The three language formula was not strictly enforced either in South or Hindi-speaking areas. The changes to public services exams were impractical and not well received by government officials. The only real concession to the south was the assurance that the Official Languages Act would be modified. However, any effort to follow through with that pledge received stiff resistance. In April 1965, a meeting of a cabinet sub-committee comprising Gulzari lal Nanda, A. K. Sen, Satyanarayan Sinha, Mahavir Tyagi, M. C. Chagla and S. K. Patil and but no southern members debated the issue and could not come to any agreement. The sub-committee recommended the continuation of English and Hindi as joint link languages and was not in favour of either quota system or use of regional languages in public services exams. They drafted an amendment to Official Languages Act incorporating Nehru's assurances explicitly. This Bill guaranteeing the use of English in inter-state and state-Union communications as long as desired by Non-Hindi states was approved for discussion by the Speaker on 25 August. But it was withdrawn after a bitter debate citing inopportune time due to the ongoing Punjabi Suba movement and Kashmir crisis at that time.
Amendment in 1967Edit
Shastri died in January 1966 and Indira Gandhi became prime minister. The election of 1967 saw Congress retaining power with a reduced majority in the Centre. In Madras State, Congress was defeated and DMK came to power thanks to the support of the entire student community who had taken up the challenge thrown by Kamaraj to defeat him in the elections. The Students' Election Army did door to door campaign urging people to vote against Congress to teach them a lesson for all the atrocities committed by the Bhaktavatsalam Government to students under Defence of India Rules etc., P. Sreenivasan defeated Kamaraj in Virudhunagar. In November 1967, a new attempt to amend the Bill was made. On 27 November, the Bill was tabled in Parliament; it was passed on 16 December (by 205 votes to 41 against). It received presidential assent on 8 January 1968 and came into effect. The Amendment modified section 3 of the 1963 Act to guarantee the "virtual indefinite policy of bilingualism" (English and Hindi) in official transactions. Also see students' struggle 1963-68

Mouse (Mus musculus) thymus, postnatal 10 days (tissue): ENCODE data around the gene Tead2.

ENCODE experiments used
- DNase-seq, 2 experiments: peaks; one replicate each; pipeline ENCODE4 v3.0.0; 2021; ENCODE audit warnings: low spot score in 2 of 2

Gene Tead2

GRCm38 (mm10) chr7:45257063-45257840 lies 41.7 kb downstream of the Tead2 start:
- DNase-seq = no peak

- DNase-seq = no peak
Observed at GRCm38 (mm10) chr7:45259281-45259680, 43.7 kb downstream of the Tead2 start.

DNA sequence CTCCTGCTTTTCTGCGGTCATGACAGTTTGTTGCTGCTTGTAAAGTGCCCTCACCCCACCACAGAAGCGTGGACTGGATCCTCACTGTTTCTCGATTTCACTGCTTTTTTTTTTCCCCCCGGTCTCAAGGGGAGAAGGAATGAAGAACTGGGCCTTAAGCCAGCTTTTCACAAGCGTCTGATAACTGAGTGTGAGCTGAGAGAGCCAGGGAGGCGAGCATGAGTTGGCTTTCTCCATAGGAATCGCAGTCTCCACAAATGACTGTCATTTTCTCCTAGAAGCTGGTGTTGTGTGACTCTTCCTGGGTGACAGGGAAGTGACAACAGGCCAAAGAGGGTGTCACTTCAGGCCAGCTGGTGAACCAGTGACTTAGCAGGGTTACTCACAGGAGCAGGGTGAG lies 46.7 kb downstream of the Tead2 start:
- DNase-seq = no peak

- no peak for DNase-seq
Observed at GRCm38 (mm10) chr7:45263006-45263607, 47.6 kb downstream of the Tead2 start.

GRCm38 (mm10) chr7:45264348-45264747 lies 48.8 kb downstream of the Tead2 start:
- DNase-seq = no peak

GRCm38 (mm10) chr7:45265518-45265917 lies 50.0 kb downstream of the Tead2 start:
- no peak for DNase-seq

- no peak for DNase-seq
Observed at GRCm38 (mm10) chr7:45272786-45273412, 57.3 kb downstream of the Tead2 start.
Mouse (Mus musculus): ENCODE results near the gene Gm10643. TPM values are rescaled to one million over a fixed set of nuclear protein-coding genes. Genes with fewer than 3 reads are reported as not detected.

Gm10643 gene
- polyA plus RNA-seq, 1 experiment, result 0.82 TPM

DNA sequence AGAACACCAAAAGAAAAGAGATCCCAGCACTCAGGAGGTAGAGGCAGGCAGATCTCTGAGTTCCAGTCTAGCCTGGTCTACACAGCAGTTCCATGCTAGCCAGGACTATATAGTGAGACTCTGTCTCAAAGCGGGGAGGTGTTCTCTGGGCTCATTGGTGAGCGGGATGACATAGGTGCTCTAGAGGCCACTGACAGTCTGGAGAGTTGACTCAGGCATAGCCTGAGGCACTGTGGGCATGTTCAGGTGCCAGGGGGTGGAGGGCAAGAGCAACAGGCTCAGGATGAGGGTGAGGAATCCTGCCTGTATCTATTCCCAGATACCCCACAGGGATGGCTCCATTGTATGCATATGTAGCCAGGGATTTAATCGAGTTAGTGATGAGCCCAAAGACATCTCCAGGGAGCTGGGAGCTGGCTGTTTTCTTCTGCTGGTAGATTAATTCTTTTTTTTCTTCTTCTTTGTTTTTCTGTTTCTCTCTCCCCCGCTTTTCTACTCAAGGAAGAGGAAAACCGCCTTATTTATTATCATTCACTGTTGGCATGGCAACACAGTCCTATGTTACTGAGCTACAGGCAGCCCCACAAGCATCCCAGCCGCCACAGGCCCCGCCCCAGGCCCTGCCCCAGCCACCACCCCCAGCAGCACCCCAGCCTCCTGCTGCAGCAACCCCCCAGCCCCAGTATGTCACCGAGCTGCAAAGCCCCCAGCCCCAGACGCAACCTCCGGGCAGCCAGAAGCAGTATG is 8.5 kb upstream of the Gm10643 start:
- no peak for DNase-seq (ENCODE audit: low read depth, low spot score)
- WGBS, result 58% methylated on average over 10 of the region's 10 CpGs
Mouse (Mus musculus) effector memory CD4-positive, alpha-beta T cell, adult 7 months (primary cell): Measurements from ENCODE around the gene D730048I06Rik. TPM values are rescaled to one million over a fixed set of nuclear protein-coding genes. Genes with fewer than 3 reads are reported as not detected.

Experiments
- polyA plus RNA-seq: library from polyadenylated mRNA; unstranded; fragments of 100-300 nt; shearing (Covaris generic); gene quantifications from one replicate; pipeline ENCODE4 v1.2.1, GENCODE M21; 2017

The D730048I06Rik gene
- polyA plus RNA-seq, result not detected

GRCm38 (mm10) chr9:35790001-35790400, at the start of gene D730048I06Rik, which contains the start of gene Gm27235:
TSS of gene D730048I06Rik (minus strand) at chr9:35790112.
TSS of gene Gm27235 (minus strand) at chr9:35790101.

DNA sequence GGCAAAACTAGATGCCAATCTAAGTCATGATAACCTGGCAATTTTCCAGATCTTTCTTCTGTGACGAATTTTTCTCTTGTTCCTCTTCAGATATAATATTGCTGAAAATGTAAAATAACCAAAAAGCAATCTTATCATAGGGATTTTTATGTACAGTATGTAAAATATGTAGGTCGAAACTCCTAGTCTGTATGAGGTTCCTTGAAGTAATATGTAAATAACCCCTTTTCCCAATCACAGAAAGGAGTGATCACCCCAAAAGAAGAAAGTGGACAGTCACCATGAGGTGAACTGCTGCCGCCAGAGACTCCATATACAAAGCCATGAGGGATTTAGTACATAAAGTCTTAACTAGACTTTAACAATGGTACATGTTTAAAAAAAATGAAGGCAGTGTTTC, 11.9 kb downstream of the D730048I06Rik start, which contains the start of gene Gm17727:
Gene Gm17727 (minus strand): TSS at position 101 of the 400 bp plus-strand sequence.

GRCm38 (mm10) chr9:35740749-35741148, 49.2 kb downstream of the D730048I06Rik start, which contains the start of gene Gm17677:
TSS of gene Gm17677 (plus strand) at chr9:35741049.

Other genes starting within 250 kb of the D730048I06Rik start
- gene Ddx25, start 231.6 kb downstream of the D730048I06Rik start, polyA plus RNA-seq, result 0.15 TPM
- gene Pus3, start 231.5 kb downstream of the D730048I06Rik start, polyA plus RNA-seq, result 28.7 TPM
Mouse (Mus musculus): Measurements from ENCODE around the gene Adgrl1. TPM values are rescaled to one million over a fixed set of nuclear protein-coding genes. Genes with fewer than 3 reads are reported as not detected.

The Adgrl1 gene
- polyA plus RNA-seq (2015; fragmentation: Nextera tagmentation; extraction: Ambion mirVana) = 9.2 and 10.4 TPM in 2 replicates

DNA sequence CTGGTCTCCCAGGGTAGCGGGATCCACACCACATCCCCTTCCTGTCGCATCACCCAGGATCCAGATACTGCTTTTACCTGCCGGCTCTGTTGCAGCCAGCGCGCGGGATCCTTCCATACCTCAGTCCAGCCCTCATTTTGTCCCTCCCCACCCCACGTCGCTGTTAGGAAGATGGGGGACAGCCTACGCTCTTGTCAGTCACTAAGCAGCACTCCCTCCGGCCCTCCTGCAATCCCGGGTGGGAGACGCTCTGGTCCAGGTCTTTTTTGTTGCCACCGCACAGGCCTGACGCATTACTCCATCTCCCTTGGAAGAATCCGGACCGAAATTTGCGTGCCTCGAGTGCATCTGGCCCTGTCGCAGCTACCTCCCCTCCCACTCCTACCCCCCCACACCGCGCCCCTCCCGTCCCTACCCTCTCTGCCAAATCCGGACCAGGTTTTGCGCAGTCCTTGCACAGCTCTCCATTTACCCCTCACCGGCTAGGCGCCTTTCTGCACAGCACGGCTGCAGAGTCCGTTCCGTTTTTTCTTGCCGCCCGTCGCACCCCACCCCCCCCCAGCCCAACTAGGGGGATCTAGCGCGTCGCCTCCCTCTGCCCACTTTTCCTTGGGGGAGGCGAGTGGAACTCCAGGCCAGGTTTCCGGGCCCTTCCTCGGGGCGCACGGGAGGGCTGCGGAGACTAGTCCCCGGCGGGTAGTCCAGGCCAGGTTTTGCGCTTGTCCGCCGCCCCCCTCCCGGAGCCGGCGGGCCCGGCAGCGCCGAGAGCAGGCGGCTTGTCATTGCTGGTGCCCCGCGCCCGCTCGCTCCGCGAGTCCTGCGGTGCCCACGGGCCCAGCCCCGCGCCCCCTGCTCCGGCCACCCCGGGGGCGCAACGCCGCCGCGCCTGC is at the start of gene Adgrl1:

Agitation of 1968Edit
The anti-Hindi activists from Madras State were not satisfied with the 1967 Amendment, as it did not address their concerns about the three language formula. However, with DMK in power, they hesitated to restart the agitation. The Tamil Nadu Students' Anti-Hindi imposition Agitation council split into several factions. The moderate factions favored letting Annadurai and the government to deal with the situation. The extremist factions restarted the agitations. They demanded scrapping of the three language formula and an end to teaching of Hindi, abolishing the use of Hindi commands in the National Cadet Corps (NCC), banning of Hindi films and songs and closure of the Dakshina Bharat Hindi Prachara Sabha (Institution for Propagation of Hindi in South India).
On 19 December 1967, the agitation was restarted. It turned violent on 21 December and acts of arson and looting were reported in the state. Annadurai defused the situation by accepting most of their demands. On 23 January 1968, a resolution was passed in the Legislative Assembly. It accomplished the following: